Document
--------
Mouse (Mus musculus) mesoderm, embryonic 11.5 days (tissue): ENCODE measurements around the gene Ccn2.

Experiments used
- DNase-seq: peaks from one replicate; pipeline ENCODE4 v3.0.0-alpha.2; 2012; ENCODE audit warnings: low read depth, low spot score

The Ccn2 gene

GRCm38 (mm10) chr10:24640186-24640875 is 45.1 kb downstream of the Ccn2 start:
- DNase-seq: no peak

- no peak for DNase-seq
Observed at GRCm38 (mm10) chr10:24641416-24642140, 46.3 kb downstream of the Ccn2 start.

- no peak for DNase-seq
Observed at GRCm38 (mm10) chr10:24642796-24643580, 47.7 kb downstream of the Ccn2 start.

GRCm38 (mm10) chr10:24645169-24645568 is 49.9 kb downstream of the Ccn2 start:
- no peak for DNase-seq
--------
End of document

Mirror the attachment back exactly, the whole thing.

Mouse (Mus musculus) mesoderm, embryonic 11.5 days (tissue): ENCODE measurements around the gene Ccn2.

Experiments used
- DNase-seq: peaks from one replicate; pipeline ENCODE4 v3.0.0-alpha.2; 2012; ENCODE audit warnings: low read depth, low spot score

The Ccn2 gene

GRCm38 (mm10) chr10:24640186-24640875 is 45.1 kb downstream of the Ccn2 start:
- DNase-seq: no peak

- no peak for DNase-seq
Observed at GRCm38 (mm10) chr10:24641416-24642140, 46.3 kb downstream of the Ccn2 start.

- no peak for DNase-seq
Observed at GRCm38 (mm10) chr10:24642796-24643580, 47.7 kb downstream of the Ccn2 start.

GRCm38 (mm10) chr10:24645169-24645568 is 49.9 kb downstream of the Ccn2 start:
- no peak for DNase-seq